Syed Muhammad Ali: Yes. And if you add up the whole big picture, if you look at the strategic environment, what are the three-four most significant things that have happened in the last year after the US withdrawal from Afghanistan? The Indians might have calculated that Pakistan’s leverage has reduced in Washington. Secondly, recently, an Indian submarine was also detected near Pakistani waters, which was obviously not on a goodwill naval visit. Also, some events lately in Kashmir in India occupied Kashmir; some Indian allegations have been made, attributing Pakistan, which they continue to do for so many years. And there has been a surge in terrorist attacks in Balochistan and a revival of TTP as well.
And the fourth dynamic is the political dynamic, that Pakistan and the Pakistani political situation is also not as stable as it used to be, right. So if you add it up, perhaps Indian strategic thinkers might feel a good time to test due to the political environment in Pakistan, due to the internal security situation, due to the diverted international attention and reduced leverage of Pakistan vis-à-vis US. There’s an opportunity to test Pakistan and not expect a proportionate international response, which may vindicate or dissuade India from such irresponsible behavior.
One of the Pakistani journalists recently asked the State Department’s reaction. Unfortunately, it also encouraged him to refer to the Indian ministry of defense statement, which is a huge disappointment, not just as a Pakistani, but to anybody who expects the global powers and international community to play their due role in ensuring that the strategic stability in South Asia is maintained. And no effort or attempt is made to test that. Because maintaining peace and security in strategic stability in this region is not just an Indian or Pakistani interest, but a global interest.
GVS: I want to bring you to the Russian Ukrainian crisis. The nature of the warfare in that crisis shows that they are not using conventional warfare. Do you think we were still stuck in another era that we are still thinking of conventional war?
Syed Muhammad Ali: I think it’s a very profound question. I’ll try to answer it briefly. Warfare is essentially a perfected human habit of using violence for political objectives. And human beings have always used violence as a choice, a costly choice, and a frequently used choice to advance their national interests. However, recently, contemporary war is no longer restricted to violence or warfare.
GVS: Are you referring to hybrid warfare?
Syed Muhammad Ali: Yeah, that’s what I’m trying to refer to. The state’s interests in competing and harming other countries are no longer restricted to the means of violence. There are economic, psychological, diplomatic, and legal means. And there are cultural means that allow great parts to influence and shape the strategic environment so that they can, you know, influence the identity, political stability, economic viability, diplomatic relevance, and, you know, the internal security of a state.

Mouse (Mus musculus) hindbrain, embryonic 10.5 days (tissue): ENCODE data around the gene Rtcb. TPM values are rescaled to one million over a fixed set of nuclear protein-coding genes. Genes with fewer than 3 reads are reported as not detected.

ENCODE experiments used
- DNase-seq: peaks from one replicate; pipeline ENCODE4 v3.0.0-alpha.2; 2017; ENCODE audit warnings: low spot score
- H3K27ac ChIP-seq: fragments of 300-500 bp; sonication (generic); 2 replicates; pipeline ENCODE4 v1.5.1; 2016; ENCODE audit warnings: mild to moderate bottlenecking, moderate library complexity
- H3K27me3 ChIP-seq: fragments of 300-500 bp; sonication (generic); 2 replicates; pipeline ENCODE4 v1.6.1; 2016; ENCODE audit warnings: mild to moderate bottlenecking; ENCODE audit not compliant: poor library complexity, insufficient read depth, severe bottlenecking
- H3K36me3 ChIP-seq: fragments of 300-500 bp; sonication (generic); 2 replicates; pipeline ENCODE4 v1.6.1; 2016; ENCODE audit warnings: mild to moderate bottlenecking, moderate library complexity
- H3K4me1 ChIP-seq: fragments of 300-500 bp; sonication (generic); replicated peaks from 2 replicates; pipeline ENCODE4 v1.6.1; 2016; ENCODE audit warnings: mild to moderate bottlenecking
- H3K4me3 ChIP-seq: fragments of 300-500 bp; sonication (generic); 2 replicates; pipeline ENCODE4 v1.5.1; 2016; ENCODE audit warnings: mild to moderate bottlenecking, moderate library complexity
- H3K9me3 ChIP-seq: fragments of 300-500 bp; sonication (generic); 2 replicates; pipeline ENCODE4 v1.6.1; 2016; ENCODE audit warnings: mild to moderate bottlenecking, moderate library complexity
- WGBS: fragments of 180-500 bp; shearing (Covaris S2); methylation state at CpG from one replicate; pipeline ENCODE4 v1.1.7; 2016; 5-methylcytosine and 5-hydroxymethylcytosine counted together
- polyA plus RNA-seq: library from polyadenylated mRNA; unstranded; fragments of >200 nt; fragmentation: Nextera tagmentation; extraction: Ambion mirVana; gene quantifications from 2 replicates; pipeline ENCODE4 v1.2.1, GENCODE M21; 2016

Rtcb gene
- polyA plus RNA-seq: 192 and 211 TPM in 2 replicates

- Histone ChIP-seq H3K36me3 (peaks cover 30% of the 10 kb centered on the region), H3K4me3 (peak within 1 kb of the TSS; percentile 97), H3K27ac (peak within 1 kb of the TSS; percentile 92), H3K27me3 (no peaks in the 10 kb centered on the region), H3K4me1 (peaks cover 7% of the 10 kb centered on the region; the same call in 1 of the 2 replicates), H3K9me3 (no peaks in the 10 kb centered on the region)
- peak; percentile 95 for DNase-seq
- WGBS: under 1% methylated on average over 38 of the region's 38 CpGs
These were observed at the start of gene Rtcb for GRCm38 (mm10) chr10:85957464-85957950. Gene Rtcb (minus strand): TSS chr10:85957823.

So, if they want to punish a state, it no longer only relies on a direct, conventional kinetic use of force; they have more elements of power, which they can use. So, the degree of reliance over hard path has gradually reduced with the diversification of choices that hybrid warfare offers different states. But nuclear arsenal nuclear deterrent continues to be very relevant, although it is the ultimate weapon.
GVS: President Zelensky pointed out that had Ukraine not signed the Budapest declaration in 1994, and if it now still had nuclear weapons, Russia would not be invading Ukraine. I mean, do you agree with that statement? And how does that relate to Pakistan and India?
Syed Muhammad Ali: That reminds me of a statement that a North Korean foreign office spokesman once made – a profound statement when Libya was invaded. He said Libya was invaded because it was thought it was developing nuclear weapons. But if it had nuclear weapons, it would not have been invaded. So that’s a very sobering statement.
There are more than 190 states in the world. But nine states converted their knowledge, resources, and matter into nuclear weapons, which restricts the choice of a number of other countries that intend to harm them through direct conventional intervention. So that is the philosophy of deterrence.
That is the concept. So it is not a panacea for all evils. And it is not useful in all crises. But it does restrict the strategic choices of other countries because it increases the cost of anything that they might consider as a useful means. So I think they continue to be relevant.
The ultimate evidence of their continued and lasting relevance in international politics, not warfare only, is that when the Soviet Union broke up for some time, it was even borrowing, you know, money and became financially dependent on the West for a few years. But it did not give up its nuclear arsenal.
On a profound note, it gave up its territorial integrity by allowing a number of states to break away from itself, but they stood by their nuclear weapons; they did not give them up. So that indicates that they also realize that this is the ultimate currency of power in international politics, not just in terms of its ability to harm other countries but also to dissuade other countries from harming it.
And I think as long as the different countries continue to compete and harm each other in different ways, efficient technological means will continue to evolve, in which least risky methods will evolve and emerge. The nuclear umbrella for nuclear deterrence will dissuade the escalation of violence and also dissuade others from concentrating.